A4: In spite of the onslaught of the corona virus South Korea maintains relatively a healthy and strong economy. Its economic indices are quite satisfactory and South Korea's credit rating is highly rated. I believe it now stands at "AA-" according to Fitch Ratings.
I expect that consumers' market is not likely to improve soon. However, export market looks quite rosy despite the aftereffects of the corona virus.
If the economic crisis caused by the corona virus prolongs any longer, more self-employed businesspeople will close their businesses, and more jobs will disappear.
If the government supplies more and more liquid funds, stock and real estate prices will eventually fall sharply, worsening an already difficult economy. This will produce a lot of non-performing loans (NPLs). This is only my view. I hope that the corona virus crisis will end sooner or later, so that the Korean economy and the world economy will be back to normal.
Q5: What are your plans in relation to your business? Do you have other plans you want to persue?
A5: My ultimate goal is to run an asset management company in my efforts to prevent aggressive overseas money from entering the nation. I also want to help small- and medium-sized companies with their finances.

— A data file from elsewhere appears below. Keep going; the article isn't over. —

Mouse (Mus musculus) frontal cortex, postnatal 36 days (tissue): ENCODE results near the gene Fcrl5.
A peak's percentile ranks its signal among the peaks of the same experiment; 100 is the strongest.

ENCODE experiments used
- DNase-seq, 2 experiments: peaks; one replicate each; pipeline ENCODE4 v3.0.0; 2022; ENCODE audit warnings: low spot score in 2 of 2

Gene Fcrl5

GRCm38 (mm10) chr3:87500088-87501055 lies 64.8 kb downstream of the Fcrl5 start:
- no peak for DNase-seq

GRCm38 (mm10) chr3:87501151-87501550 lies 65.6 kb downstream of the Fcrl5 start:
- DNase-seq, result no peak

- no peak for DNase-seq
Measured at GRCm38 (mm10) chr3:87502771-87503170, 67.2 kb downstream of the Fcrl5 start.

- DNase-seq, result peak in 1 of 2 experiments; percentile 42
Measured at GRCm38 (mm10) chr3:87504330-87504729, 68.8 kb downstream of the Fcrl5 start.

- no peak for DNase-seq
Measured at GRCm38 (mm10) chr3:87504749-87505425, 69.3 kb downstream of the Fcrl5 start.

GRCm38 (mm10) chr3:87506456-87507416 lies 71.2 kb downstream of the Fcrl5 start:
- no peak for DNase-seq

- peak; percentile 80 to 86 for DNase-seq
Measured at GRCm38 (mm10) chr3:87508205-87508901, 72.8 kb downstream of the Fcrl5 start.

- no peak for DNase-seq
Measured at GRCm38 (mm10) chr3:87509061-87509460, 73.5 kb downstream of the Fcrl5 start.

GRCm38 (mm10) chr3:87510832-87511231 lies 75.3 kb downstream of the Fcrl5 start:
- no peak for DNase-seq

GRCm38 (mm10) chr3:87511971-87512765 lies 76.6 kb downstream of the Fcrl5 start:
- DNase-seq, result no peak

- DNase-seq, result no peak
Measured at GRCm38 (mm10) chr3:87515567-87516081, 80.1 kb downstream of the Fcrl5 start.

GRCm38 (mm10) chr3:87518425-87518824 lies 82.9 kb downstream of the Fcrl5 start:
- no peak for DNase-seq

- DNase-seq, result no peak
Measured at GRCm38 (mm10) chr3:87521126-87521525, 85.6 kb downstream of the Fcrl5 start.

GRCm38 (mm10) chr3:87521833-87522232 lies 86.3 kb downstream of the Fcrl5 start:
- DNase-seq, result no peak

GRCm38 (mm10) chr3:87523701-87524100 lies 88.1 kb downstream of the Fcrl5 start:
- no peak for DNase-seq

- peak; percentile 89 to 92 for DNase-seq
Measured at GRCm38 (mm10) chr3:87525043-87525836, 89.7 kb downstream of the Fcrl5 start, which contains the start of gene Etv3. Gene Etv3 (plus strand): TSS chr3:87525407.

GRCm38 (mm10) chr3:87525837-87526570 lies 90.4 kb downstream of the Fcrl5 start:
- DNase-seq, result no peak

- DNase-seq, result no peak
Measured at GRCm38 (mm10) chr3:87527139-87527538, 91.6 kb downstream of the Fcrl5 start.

Q6: What advices do you have for the younger generation?
A6: It is important that the young men and women start now what they want to do with their profession. Time and tide waits for no man. Time is fast going thus it is very precious.
My second advice is that they should always listen carefully to elders and experts in the areas they want to advance into. Life is too short to make mistakes. Nobody can live life twice.
Q7: Where were you born? Tell us about your family. What do you do for your health or in pass time?
A7: I was born in Namhak-dong, Jung-gu, Seoul as the oldest son of two sons and four daughters. And I have two sons and one daughter. I enjoy golf and I practice Wing Chun Kuen (çÉõðÏë), a traditional Chinese martial arts.